In Mr. Jividen's response, he indicated that Centra Health IRB will monitor its quorum more closely in future meetings. He also noted that an abstention does not break quorum under applicable rules and so long as a majority of the quorum approves a motion, the motion passes. Please note that FDA regulations require review of proposed research at convened meetings at which a majority of the members of the IRB are present and in order for the research to be approved, it shall receive the approval of a majority of those members present. A majority is defined as more than fifty percent of the total voting members of an IRB (excluding alternates). No IRB may have a member participate in the IRB's initial or continuing review of any project in which the member has a conflicting interest, except to provide information requested by the IRB. Thus, in the above cases, the IRB membership did not maintain the required majority to review FDA regulated studies. The response is inadequate in that Mr. Jividen has not provided a corrective action to prevent this violation from reoccurrence. Please provide a proposed plan for addressing this violation in your response to this letter.

Failure to prepare and maintain adequate documentation of IRB activities including minutes of IRB meetings. [21 CFR 56.115(a)(2)].

An IRB shall prepare and maintain adequate documentation of IRB activities, including the following: minutes of IRE meetings which shall be in sufficient detail to show attendance at all meetings; actions taken by the IRB; and the vote of these actions including the number of members voting for, against, and abstaining.

• Meeting minutes dated, May 11, 2007 and May 16, 2008 reflect that the IRB documented approval or unanimous approval on actions rather than documenting the actual numbers of members who voted for, against or abstained during voting periods.

In Mr. Jividen's response, he indicated that the IRB minutes will be more detailed immediately and will continue 10 be so in the future. The response is inadequate in that he has not provided a corrective action to prevent this violation from reoccurrence. Please provide evidence of the corrective actions that you have implemented (e.g. SOPs, copies of recent meeting minutes) and the prospective dates of implementation for such changes.

Failure to have adequate written procedures governing the functions and operations of the IRB 121 CFR 56.108(a)(2) and 21 CFR 56.108(b)(1)(2)].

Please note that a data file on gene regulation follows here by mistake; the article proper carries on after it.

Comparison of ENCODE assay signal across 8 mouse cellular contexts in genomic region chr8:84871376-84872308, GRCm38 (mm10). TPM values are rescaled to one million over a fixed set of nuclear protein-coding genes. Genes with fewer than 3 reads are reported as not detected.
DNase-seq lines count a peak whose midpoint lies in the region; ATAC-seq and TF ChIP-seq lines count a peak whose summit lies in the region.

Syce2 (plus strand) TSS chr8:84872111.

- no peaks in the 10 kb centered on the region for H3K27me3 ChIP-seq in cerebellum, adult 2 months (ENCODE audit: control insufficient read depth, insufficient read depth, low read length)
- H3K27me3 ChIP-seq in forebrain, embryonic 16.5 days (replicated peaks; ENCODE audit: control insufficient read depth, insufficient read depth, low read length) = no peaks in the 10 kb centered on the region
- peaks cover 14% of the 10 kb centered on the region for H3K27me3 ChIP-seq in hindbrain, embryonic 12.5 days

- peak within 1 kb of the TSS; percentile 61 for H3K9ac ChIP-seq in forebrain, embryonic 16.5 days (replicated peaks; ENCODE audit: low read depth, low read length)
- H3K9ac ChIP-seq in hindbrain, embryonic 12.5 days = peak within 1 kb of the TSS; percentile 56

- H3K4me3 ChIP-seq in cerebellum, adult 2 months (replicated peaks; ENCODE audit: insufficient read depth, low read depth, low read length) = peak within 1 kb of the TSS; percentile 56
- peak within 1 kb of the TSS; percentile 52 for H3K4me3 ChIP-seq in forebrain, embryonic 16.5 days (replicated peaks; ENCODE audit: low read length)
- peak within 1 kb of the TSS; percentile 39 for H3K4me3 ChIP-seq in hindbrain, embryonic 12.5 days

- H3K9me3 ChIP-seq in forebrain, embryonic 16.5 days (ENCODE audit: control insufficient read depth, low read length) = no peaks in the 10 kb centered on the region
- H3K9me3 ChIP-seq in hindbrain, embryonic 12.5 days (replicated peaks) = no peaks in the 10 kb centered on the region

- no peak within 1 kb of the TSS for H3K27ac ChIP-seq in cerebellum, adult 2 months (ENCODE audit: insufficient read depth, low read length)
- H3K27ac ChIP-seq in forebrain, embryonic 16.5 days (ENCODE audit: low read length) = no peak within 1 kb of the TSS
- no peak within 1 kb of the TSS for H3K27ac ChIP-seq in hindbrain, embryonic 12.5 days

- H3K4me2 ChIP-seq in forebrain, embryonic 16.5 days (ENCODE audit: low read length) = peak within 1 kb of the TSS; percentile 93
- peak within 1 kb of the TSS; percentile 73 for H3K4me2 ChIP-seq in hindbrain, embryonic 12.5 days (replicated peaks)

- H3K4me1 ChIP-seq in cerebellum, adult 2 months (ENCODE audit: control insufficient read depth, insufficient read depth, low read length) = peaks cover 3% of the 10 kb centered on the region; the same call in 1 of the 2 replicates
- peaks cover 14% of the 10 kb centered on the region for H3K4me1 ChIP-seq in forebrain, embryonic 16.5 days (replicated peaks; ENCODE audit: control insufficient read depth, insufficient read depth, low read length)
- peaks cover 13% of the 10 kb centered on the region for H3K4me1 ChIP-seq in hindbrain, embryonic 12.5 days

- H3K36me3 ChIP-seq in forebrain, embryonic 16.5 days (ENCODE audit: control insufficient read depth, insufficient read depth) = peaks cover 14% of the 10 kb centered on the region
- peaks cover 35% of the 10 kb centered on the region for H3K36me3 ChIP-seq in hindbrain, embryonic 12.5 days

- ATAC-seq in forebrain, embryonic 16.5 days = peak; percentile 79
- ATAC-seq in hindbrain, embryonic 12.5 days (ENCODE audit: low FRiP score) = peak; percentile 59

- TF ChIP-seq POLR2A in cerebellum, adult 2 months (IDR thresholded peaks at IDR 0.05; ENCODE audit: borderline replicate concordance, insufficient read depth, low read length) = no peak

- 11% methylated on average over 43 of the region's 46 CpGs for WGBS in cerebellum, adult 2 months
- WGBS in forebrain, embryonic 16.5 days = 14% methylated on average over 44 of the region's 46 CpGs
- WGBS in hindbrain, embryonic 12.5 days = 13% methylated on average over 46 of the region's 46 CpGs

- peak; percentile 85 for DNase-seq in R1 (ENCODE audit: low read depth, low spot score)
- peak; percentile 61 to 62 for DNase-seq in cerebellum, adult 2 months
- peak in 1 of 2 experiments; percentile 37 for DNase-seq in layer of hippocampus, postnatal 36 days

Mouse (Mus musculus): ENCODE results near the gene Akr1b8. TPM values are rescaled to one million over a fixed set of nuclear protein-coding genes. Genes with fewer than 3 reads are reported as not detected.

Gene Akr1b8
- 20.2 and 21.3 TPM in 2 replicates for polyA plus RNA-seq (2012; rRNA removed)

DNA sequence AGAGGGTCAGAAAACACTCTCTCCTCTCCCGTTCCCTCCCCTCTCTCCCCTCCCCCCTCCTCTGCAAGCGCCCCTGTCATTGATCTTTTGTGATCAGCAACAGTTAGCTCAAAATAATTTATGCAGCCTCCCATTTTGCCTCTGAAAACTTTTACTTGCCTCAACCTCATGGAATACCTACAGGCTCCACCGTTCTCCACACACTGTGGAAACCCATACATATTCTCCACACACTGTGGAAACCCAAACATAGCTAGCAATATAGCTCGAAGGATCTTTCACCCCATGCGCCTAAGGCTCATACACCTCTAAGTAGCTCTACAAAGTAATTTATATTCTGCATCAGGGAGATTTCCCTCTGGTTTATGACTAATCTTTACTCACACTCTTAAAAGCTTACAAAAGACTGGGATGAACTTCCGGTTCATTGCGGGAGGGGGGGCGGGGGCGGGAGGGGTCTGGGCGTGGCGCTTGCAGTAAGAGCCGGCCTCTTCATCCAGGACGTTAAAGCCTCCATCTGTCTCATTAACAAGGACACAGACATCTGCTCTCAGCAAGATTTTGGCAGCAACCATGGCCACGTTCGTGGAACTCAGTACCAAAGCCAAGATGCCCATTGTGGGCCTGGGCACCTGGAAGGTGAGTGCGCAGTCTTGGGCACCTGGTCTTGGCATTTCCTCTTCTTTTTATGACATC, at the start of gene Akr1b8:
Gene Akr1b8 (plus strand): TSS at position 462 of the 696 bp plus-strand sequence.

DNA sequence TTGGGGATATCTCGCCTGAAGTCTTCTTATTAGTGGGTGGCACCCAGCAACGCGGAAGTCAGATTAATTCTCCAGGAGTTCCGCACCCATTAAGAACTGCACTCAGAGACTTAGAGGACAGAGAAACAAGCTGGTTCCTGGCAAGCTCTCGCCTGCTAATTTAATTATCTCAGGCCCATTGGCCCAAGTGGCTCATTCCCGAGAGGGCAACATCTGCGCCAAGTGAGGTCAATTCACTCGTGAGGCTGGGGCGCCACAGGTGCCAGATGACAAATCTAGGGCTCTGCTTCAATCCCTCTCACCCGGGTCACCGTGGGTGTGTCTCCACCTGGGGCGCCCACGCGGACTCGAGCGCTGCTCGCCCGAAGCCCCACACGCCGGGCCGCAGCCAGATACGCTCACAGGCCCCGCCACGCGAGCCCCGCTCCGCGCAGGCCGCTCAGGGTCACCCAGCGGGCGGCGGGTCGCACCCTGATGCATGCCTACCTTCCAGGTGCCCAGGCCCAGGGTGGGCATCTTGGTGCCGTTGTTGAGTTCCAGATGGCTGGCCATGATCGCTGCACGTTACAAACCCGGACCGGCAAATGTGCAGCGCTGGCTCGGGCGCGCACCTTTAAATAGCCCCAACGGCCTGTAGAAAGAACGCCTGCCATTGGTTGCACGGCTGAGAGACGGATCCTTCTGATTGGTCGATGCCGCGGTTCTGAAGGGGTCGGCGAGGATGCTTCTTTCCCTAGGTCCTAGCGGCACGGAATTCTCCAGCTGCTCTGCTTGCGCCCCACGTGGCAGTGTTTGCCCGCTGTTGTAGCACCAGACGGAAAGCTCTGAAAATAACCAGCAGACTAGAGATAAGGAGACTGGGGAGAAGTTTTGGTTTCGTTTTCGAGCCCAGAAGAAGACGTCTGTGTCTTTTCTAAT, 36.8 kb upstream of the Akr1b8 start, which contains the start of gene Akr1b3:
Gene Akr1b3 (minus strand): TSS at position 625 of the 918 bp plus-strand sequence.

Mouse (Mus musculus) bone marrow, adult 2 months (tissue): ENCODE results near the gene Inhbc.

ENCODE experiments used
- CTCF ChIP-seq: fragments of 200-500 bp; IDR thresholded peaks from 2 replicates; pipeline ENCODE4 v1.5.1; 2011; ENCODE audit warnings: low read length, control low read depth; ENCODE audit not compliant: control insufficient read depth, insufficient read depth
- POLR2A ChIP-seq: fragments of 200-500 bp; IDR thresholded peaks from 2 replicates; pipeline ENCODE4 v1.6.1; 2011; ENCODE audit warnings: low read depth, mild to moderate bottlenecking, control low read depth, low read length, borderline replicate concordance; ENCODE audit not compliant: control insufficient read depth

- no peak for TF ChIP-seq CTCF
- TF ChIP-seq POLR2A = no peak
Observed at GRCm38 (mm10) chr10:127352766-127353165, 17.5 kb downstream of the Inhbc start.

An IRB must prepare, maintain and follow written procedures that describe the IRB's functions and operations, including: conducting continuing review of research; determining which projects require review more often than annually, and which projects need verification from sources other than the investigator that no material changes have occurred since previous IRS review; ensuring that changes to approved research may not be initiated without IRB review and approval, except where necessary to eliminate apparent immediate hazards to the human subjects; and ensuring prompt reporting to the IRB, appropriate institutional officials, and the FDA of unanticipated involving risks to human subjects. The IRB's written procedures entitled" (b)(4)," last reviewed by the IRB in January 2000, lacked procedures for the following:

• Ensuring prompt reporting to the IRB, institutional officials, and the FDA of unanticipated problems involving risk to human subjects, of instances of noncompliance with the regulations, and of suspension or termination of IRB approval;

• Determining which projects require review more often than annually and for projects that need verification from sources other than the investigator that no material changes have occurred since the previous IRS review.

In the response, Mr. Jividen's states that he agreed that the IRB's policies and procedures need to be improved and he indicated that a subcommittee was formed to modify the policy and procedure manual. The response is inadequate in that he has not provided any evidence of the proposed plan (e.g. SOPs), date of implementation for such plan, and proposed training to educate IRB members about the plan being implemented. Please provide documentation of all actions taken to correct these deficiencies.

Please note that your policies and procedures, section subtitled "(b)(4) (pg 7), states that an "(b)(4)" Officials of an institution may not approve research if it has not been approved by an IRB as per 21 CFR 56.112.

The violations described above arc not intended to be an all inclusive list of problems that may exist at the IRB. The IRB is responsible for ensuring compliance with the Act and applicable regulations.

Within fifteen (15) working days of receiving this letter, please provide written documentation of the actions you have taken or will take to correct these violations and prevent the recurrence of similar violations. Failure to respond to this letter and take appropriate corrective action could result in the FDA taking regulatory action without further notice to you. Send your response to: Attention: Levering Keely, Food and Drug Administration, Center for Devices and Radiological Health, Office of Compliance, Division of Bioresearch Monitoring, 9200 Corporate Boulevard, HFZ-310, Rockville, Maryland 20850.

A copy of this letter has been sent to 6000 Metro Drive, suite 101, Baltimore, Maryland 21215. Please send a copy of your response to that office.

The Division of Bioresearch Monitoring has developed introductory training modules in FDA regulated device clinical research practices, which are available on the FDA website. The modules are for persons involved in FDA regulated device clinical research activities. These modules are located at the following website address: http://www.fda.gov/Training/CDRHLearn/ucm162015.htm

If you have any questions, please contact Levering, Keely, BSN, MPA, at 301-796-5490 or via e-mail at Levering.Keely@fda.hhs.gov.

Sincerely yours,

/S/
Timothy A. Ulatowski
Director
Office of Compliance
Center for Devices and
Radiological Health